El Salvador

What is the FMLN?

The FMLN, short for Farabundo Martí National Liberation, is a political party and the current government of El Salvador. The FMLN has been a registered political party since 1992. In 2009, the FMLN won the presidency in with Mauricio Funes, and received a plurality of seats in the legislative assembly.

The Canadian Minister of State, the Honourable Peter Kent, attended President Funes’ inauguration on June 1st 2009. A free trade agreement is currently being negotiated between Canada and El Salvador.

Unfortunately, the Canadian government has made contradictory and absurd policies regarding the FMLN and the Salvadoran government, as Canadian immigration officials have been mistakenly categorizing the FMLN as a terrorist organization.


The Salvadoran Civil War

The 1980-1992 Salvadoran Civil War was a conflict between the military government and the FMLN, an umbrella organization that led the resistance. The military government slaughtered an estimated 75,000 people during the conflict.

According to the 1994 truth commission, the military dictatorship committed 95% of the human rights abuses during the civil war, while the FMLN was responsible for 5%.

The war ended in January 16, 1992 with the signing of the Chapultepec Peace Accords, and the subsequent peace process took place under the supervision of the UN. With the signing of the peace accords, the FMLN disarmed and became recognized as a legitimate political party, and the state’s armed forces were restructured and reduced by 70%.


FMLN during the Civil War

El Salvador was already a violent country before the civil war, as the military government used brutal violence and suppression against their political opponents.

It was a plantation society with land and wealth concentrated in the hands of the few, while at least two-thirds of the population lived in extreme poverty. El Salvador has a history of popular organizing for social and economic reform, but the state had been antagonistic towards any attempts at reform and used violence to suppress these popular movements.

Reform within the electoral system was not possible due to fraudulent elections. The military government denied electoral victories to reformist political parties, dismantled their organizations, and exiled their leaders.

Due to a combination of widespread state-sponsored violence and the impossibility of reform within the system, many popular organizations began to support guerilla groups to resist the state’s violence and bring social and economic reforms to El Salvador.

The FMLN was an umbrella group formed by a coalition of five guerilla groups, formed in 1980. The FMLN had political branches that worked with civil society groups, and also had combatant units who carried out armed resistance against the military government using guerilla warfare.

Due to American foreign policy during the Cold War, President Reagan backed the military government because of a misplaced fear of a communist revolution in the Central America. The U.S. and the government of El Salvador had framed the FMLN as a terrorist aggressor, when in reality, the FMLN was a popular resistance group against a military government that violently attacked any political opposition: students, priests, workers, or any member of the popular organizations that sought reform. The UN never considered the FMLN a terrorist organization, and countries such as France and Mexico had recognized the FMLN as a legitimate opposition to a destructive and illegitimate military government.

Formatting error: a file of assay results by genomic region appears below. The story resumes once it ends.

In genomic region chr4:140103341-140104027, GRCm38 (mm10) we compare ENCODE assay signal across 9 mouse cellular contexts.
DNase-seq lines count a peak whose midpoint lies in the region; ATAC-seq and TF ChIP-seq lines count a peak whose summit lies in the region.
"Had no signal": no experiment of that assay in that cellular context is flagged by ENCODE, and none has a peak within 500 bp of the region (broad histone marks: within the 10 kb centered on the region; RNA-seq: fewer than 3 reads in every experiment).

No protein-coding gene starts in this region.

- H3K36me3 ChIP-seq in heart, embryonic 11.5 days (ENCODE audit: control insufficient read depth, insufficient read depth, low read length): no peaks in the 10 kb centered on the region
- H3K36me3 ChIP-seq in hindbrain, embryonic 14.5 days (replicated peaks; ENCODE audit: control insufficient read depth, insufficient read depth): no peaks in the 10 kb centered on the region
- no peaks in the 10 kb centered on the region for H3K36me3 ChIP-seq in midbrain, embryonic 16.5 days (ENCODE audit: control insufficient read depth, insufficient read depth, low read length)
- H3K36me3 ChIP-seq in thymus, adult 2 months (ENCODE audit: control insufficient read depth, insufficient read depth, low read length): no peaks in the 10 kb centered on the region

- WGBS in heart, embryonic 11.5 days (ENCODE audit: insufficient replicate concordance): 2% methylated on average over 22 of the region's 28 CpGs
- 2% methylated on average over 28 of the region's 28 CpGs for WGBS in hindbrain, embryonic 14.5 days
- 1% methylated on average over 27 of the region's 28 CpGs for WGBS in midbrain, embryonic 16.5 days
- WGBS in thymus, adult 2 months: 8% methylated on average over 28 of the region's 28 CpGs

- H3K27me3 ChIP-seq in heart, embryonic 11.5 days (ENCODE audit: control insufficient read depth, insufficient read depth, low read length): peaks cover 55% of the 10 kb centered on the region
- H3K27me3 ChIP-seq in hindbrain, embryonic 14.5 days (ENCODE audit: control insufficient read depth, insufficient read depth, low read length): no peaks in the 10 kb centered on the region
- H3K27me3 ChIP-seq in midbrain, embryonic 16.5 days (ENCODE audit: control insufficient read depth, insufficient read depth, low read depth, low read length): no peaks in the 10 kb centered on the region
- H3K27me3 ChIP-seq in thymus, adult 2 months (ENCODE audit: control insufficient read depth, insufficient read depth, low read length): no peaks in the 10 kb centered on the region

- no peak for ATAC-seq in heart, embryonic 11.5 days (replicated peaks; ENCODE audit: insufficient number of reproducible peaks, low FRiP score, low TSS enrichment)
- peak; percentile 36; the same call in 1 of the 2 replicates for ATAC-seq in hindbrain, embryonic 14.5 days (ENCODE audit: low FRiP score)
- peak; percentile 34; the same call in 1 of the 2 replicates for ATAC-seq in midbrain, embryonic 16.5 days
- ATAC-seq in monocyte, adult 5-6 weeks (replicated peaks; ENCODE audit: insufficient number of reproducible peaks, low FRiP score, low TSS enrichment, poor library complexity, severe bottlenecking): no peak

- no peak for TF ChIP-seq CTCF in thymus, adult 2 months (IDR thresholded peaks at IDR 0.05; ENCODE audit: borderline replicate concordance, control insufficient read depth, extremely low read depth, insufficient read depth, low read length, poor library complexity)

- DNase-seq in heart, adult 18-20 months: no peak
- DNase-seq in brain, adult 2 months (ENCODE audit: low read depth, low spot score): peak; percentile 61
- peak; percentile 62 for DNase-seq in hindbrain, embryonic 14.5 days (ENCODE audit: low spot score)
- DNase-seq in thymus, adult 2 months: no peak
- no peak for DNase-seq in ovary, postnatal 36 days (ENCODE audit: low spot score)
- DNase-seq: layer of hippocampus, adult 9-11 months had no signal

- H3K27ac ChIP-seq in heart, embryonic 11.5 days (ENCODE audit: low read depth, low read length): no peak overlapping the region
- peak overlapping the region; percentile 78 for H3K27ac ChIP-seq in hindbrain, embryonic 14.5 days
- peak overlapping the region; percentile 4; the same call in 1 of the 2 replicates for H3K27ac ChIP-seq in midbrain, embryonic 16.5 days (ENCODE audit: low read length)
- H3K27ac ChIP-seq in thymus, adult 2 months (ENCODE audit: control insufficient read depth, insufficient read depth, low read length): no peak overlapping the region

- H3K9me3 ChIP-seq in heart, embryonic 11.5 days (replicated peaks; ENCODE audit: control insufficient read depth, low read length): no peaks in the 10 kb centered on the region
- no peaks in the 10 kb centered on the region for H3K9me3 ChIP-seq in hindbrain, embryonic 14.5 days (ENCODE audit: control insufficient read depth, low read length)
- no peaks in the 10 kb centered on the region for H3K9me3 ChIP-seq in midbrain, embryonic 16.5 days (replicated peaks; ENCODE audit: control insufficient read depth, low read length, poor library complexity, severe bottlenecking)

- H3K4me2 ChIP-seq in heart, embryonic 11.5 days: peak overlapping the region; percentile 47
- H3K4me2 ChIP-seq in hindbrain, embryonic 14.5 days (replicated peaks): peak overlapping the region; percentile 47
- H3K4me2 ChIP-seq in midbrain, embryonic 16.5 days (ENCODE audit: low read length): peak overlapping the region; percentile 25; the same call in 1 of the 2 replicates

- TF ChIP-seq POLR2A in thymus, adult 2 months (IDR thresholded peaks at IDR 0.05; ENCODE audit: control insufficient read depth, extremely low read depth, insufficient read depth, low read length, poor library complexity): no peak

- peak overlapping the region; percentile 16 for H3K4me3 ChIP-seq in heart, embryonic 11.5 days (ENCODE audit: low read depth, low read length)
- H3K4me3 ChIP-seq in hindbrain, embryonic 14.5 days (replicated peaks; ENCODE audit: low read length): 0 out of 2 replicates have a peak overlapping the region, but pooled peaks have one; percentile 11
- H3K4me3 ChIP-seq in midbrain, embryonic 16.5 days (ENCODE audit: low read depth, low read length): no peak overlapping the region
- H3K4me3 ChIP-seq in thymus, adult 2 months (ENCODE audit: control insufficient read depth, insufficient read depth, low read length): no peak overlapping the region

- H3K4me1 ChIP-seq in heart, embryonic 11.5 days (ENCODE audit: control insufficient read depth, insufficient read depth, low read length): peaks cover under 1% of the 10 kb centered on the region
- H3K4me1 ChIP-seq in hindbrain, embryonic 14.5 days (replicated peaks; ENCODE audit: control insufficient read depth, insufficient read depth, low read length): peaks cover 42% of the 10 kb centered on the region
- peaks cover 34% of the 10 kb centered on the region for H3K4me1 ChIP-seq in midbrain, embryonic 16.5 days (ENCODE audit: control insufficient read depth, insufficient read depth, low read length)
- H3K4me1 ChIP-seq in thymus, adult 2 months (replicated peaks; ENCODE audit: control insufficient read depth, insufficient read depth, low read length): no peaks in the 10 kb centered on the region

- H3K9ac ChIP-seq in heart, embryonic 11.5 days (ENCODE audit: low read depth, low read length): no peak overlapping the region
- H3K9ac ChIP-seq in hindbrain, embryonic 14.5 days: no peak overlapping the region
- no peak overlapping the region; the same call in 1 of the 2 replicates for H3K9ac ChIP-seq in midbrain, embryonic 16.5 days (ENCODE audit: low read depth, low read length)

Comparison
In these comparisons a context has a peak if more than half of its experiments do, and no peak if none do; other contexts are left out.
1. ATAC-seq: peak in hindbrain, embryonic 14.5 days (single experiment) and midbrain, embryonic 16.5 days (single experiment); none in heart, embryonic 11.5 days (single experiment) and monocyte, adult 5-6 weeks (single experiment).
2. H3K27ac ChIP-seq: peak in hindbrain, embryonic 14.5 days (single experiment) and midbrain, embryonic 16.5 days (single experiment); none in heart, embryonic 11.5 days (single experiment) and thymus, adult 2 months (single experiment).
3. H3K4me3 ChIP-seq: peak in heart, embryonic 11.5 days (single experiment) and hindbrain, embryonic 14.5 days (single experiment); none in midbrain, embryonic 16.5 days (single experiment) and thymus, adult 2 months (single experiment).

Twenty years ago, while in college, Jose was in a student group with links to the FMLN. Jose only dealt with the political side of the FMLN, and had never played a combatant role. Many Salvadorans were part of civil society groups that had some link to the FMLN, as a large portion of the population supported the FMLN in order to defend themselves against the military government’s brutal violence.


El Salvador Now

While it has been almost 19 years since the end of the civil war in 1992, El Salvador is still plagued by high levels of violence, and is considered to be one of the most violent places in the world.

The official homicide rate is 50.3 per 100,000 persons, which is more than seven times the rate of the US’s homicide rate of 7 per 100,000. There are also high levels of gang violence.

Much of the violence stems from problems of poverty and social exclusion, as educational and employment opportunities continue to be severely limited. These factors have created the conditions for the formation of gangs among Salvadoran youth—as they search for social power and to better their material quality of life.

The political system has greatly improved, and many Salvadorans have high hopes for the reforms that President Mauricio Funes can bring to the country—but the historical problems of social and economic exclusion are still not resolved.

While El Salvador is technically in a state of peace, daily life is anything but. It would be a great tragedy if the Canadian government were to force Jose and his family to relocate from their home in Langley, B.C. to one of the most violent places in the world.


Further reading:

From Revolutionary War to Democratic Revolution. The FMLN in El Salvador. http://www.berghofconflictresearch.org/documents/publications/transitions9_elsalvador.pdf

Rufina Amaya, a survivor of the el Mozote massacre during the Salvadoran Civil War. http://en.wikipedia.org/wiki/Rufina_Amaya